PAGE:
Of course, Psaki was referring specifically to Russian President Putin's naked aggression against Ukraine, a brazen and brutal act that has galvanized Western public opinion, even if some of the responses – banning long-dead Russian composers, Russian cats, and parathletes – seem juvenile. But if you were a Tibetan or an Uyghur (or a Syrian or an Armenian from Artsakh), you might find Western obsession with that particular aggression somewhat strange or distasteful. Skeptics might say that Putin's great error in the eyes of history was not so much invading Ukraine, as it is his botching the war and letting it drag out with the possibility of a bloody, shaky "victory" or even outright Russian defeat. It has taken too long, attracting too much attention. History, even in the West, seems to have a way of coming to terms with a rapidly accomplished fait accompli, no matter how terrible. And, of course, wars of aggression or military campaigns aimed at "uniting lost territory with the motherland" are not unheard of before Ukraine.
But beyond China and Russia, the great irony in Psaki's appeal to the history books, is the current travail in the telling of America's own history. Some of the same elite bloviating about Ukraine have bought into a new narrative of the United States where it is irremediably racist and brutal, from 1619 to this day. Activists who successfully pushed for the removal of a statue of President Theodore Roosevelt – a man whose face is on Mount Rushmore – in front of New York City's American Museum of Natural History called for the statue to be melted down and destroyed instead of being sent to the Theodore Roosevelt Library in North Dakota. Jefferson, Washington, Saint Junipero Serra, Columbus, Lincoln, and so many more have felt the lash of the new cultural revolutionaries whose ire is based on a toxic narrative of American history, one that sees America and indeed all Europeans coming to the New World in a light very much like Putin, as barbarians and as war criminals.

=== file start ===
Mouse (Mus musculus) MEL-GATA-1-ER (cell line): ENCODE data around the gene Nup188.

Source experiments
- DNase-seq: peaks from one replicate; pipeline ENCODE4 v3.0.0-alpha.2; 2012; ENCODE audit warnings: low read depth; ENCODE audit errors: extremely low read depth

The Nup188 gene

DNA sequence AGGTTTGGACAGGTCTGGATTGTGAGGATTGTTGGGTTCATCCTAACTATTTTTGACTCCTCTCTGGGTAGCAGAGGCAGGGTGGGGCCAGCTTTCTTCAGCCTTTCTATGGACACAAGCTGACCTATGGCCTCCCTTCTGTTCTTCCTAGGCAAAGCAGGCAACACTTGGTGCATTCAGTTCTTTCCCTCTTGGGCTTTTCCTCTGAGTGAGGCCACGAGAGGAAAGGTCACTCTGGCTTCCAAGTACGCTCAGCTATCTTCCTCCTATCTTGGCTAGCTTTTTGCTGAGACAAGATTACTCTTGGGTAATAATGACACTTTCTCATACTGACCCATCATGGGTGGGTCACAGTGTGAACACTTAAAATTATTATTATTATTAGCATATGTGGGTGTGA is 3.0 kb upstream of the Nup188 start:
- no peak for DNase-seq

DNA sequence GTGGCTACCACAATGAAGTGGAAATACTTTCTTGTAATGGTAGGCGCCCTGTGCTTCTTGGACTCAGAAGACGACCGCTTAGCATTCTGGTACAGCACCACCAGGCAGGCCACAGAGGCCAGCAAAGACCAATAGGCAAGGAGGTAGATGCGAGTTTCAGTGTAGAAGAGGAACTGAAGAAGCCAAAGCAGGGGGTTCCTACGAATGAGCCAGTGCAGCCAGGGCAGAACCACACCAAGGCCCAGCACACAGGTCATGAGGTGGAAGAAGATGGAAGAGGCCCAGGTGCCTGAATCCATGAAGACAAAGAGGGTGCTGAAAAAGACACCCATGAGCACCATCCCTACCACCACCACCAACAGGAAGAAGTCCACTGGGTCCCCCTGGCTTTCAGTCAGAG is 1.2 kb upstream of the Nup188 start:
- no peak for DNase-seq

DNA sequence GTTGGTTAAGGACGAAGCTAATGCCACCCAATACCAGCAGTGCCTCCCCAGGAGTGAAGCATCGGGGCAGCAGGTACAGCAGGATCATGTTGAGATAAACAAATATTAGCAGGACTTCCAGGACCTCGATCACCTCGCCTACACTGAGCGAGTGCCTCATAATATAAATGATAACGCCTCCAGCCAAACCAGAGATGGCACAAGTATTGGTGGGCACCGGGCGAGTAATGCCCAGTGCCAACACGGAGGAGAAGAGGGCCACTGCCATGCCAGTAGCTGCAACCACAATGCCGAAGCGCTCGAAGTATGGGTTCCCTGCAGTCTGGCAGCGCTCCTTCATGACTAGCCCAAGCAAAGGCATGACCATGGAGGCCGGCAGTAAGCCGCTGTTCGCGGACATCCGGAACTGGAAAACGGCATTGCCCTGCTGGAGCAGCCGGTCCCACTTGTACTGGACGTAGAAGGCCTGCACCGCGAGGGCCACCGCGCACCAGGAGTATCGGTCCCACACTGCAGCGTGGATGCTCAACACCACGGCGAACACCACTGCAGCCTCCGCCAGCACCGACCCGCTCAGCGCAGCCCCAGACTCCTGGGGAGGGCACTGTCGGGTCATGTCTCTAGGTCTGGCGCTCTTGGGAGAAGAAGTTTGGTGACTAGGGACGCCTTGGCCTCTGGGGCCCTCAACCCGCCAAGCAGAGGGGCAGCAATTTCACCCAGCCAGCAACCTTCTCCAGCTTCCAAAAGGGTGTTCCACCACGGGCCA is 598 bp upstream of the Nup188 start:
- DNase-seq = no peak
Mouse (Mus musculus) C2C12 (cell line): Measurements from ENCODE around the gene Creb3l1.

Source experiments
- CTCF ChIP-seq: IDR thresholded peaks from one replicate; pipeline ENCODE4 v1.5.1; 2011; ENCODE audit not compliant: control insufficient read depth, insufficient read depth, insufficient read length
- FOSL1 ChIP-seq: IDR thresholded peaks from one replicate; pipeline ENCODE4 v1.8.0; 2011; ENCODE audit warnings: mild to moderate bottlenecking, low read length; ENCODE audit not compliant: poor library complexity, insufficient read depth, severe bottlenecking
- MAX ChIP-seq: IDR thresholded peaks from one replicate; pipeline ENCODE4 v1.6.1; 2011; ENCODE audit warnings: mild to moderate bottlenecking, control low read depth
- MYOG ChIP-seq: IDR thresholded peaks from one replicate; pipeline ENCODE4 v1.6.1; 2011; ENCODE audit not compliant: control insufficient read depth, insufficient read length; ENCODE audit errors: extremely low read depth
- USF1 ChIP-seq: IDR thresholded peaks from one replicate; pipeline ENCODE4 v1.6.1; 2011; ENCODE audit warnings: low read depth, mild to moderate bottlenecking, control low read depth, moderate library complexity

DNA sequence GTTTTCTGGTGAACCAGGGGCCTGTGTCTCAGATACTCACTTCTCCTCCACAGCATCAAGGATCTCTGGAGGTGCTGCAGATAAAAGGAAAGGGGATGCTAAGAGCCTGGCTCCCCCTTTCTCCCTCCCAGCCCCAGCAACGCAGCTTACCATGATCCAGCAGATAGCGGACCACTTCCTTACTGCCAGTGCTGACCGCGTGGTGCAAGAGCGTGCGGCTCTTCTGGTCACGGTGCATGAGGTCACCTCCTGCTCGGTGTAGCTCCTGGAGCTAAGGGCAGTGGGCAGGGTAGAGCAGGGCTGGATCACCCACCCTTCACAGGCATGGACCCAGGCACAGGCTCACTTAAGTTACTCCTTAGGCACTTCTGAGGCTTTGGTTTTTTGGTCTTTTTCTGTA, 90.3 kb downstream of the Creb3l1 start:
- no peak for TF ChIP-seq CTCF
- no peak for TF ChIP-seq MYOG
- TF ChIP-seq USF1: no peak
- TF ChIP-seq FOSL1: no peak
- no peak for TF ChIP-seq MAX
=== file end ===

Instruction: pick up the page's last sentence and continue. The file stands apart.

Rather than an appeal to history, or even to morality, American policymakers would have been better served by an appeal to Chinese national interests (the same applies, in different circumstances, to understanding Saudi or Indian national interests). But here America has a problem. If China sees America rather than Russia as the great potential adversary or obstacle to its ambitions, then it makes perfect sense for them to equivocate. Both China and Russia (and Iran and Turkey, and others) have written and intend to write the history books where they are the triumphant victors and we are the defeated.
*Alberto M. Fernandez is Vice President of MEMRI.
 Whitehouse.gov/briefing-room/press-briefings/2022/03/18/press-briefing-by-press-secretary-jen-psaki-march-18-2022, March 18, 2022.
 Commonreader.wustl.edu/the-korean-war-the-chinese-remember-while-americans-forget, October 21, 2021.
 Hollywoodreporter.com/movies/movie-reviews/the-battle-at-lake-changjin-review-1235046896, November 12, 2021.
 Pbs.org/wgbh/americanexperience/films/chosin, November 1, 2016.
 Taskandpurpose.com/entertainment/china-movie-battle-chosin-reservoir-noth-korea, November 29, 2021.
 Nytimes.com/interactive/2019/08/14/magazine/1619-america-slavery.html, August 14, 2019.
 Nypost.com/2022/03/12/teddy-roosevelt-statue-should-be-melted-petition, March 12, 2022.